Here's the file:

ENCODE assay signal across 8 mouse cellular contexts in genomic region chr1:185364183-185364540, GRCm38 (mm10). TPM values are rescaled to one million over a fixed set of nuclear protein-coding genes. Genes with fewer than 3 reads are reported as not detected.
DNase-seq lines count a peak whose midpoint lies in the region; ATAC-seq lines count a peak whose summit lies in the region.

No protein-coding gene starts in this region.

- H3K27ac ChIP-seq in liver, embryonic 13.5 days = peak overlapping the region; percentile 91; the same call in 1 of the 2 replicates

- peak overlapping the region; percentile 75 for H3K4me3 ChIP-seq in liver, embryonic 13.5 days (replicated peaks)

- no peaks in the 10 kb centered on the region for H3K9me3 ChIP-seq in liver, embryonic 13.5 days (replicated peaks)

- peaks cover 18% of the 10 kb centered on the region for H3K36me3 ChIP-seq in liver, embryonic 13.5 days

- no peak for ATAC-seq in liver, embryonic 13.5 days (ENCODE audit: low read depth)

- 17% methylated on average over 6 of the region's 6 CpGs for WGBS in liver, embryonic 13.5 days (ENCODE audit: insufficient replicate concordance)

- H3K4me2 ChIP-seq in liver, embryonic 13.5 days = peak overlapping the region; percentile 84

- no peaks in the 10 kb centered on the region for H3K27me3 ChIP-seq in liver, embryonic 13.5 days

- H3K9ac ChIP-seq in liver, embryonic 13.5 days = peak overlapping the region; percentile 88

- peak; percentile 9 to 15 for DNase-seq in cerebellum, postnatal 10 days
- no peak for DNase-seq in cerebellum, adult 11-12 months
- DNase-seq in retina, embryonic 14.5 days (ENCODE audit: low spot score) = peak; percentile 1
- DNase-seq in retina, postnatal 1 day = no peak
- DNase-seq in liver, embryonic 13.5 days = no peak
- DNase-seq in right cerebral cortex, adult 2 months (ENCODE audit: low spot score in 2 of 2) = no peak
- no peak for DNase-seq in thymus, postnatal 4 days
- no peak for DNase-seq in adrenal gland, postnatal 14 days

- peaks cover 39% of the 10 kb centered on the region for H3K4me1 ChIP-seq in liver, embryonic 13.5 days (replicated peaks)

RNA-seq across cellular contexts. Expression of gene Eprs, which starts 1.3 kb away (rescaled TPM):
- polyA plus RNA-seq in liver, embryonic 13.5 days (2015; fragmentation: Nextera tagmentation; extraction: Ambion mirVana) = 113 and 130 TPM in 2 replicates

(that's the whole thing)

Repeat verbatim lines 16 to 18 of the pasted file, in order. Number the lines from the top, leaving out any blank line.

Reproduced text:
- DNase-seq in retina, postnatal 1 day = no peak
- DNase-seq in liver, embryonic 13.5 days = no peak
- DNase-seq in right cerebral cortex, adult 2 months (ENCODE audit: low spot score in 2 of 2) = no peak